BLAIR: So advertisers are looking for other ways to get their names out there.

(SOUNDBITE OF TELEVISION SHOW, "FROM THE KITCHENS OF")

BLAIR: On The Cooking Channel there's a show that takes viewers inside the test kitchens of major food companies.

(SOUNDBITE OF TELEVISION SHOW, "FROM THE KITCHENS OF")

BLAIR: "From The Kitchens Of" was developed in partnership with companies like Pillsbury and Hillshire Farms, says Michael Smith, The Cooking Channel's general manager.

MICHAEL SMITH: The companies have always recognized that one of the best ways to move the needle with consumers is to show your products in a context where they're really engaged.

(SOUNDBITE OF TELEVISION SHOW, "FROM THE KITCHENS OF")

BLAIR: Smith says the advertisers share in the production costs. On top of that, they agree to buy advertising spots across The Cooking Channel's schedule. He says in focus groups, "From The Kitchens Of" gets high marks.

SMITH: Only about a third of the people perceive the show as being an advertiser-sponsored or advertiser-paid-for show. Sixty-five percent thought it was a regular cooking show.

ROBERT WEISSMANN: The basic rules are you can't deceive consumers and consumers must know when they're being advertised to.

BLAIR: Robert Weissman is president of Public Citizen, a Washington advocacy group. He's been arguing for years that, when a company pays to have their products embedded into regular programming, there needs to be some kind of visible disclosure when those products appear. He says it's really troubling when shows that seem to be disguised as advertisements target children.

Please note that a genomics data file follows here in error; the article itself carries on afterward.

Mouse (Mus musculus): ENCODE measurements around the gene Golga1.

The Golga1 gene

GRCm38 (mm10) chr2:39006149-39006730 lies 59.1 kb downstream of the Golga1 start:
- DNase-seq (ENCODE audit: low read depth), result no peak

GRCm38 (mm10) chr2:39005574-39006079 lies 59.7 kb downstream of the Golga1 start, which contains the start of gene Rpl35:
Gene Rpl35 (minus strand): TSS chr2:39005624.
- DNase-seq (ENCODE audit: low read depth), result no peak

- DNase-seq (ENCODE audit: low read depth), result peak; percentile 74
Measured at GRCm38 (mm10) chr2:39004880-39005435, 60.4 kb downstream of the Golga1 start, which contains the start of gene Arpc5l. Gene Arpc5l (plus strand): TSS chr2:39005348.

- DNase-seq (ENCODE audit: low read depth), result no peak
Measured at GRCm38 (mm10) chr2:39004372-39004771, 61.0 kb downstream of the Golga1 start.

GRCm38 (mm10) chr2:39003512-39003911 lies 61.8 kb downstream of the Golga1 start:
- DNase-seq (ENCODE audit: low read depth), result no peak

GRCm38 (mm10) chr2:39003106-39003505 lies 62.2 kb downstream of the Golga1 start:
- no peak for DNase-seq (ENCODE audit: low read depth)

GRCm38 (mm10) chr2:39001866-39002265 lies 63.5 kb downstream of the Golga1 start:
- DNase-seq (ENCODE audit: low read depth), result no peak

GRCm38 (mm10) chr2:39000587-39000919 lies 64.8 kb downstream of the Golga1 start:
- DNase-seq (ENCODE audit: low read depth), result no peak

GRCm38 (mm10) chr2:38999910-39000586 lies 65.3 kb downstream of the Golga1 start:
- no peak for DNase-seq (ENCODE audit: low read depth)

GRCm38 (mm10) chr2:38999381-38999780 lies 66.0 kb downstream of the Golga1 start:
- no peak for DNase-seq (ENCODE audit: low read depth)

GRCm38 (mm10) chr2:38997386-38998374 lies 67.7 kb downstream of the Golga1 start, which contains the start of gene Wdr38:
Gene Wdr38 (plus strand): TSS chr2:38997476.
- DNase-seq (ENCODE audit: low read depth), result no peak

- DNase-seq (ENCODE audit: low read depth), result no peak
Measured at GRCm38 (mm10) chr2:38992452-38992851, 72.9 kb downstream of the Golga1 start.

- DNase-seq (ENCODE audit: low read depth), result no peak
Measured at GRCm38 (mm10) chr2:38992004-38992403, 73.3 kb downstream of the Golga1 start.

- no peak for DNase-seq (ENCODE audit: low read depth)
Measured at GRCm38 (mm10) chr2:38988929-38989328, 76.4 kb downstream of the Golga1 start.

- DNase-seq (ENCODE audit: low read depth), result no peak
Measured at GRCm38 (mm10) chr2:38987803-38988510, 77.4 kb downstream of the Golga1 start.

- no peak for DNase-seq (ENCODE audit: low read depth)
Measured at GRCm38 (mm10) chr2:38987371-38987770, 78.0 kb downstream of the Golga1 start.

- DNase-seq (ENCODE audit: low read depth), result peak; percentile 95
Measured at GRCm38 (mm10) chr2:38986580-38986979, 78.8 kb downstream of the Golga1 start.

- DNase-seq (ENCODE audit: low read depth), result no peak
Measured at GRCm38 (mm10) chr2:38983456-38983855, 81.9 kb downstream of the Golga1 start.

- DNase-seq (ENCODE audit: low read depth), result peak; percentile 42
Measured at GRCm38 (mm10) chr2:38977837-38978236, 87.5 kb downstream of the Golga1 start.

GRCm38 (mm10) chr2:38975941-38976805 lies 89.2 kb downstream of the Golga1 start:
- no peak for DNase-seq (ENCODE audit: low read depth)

(SOUNDBITE OF TELEVISION SHOW, "MY LITTLE PONY")

BLAIR: This is a whole TV series built around My Little Pony toys. The series is on the new cable channel The Hub. The Hub is a joint venture between Hasbro, the makers of My Little Pony, and Discovery Communications. Many of the shows are built around Hasbro products, like GI Joe and Scrabble. Weissman thinks the whole business is nefarious.

WEISSMANN: Because kids are much more vulnerable to advertisng and marketing tricks. Young children, particularly, don't know that they're even being advertised to at all.

BLAIR: The Hub's CEO, Margaret Loesch, was unavailable to record an interview, but in an email, insists that these shows are entertainment, not commercials, and points out that virtually every successful children's TV show has had toys or merchandise attached to it.

Meantime, The Cooking Channel is gearing up for another season of "From the Kitchens Of." Michael Smith says all of the advertisers - from Kellogg's to Kenmore - are coming back.

Elizabeth Blair, NPR News. Transcript provided by NPR, Copyright NPR.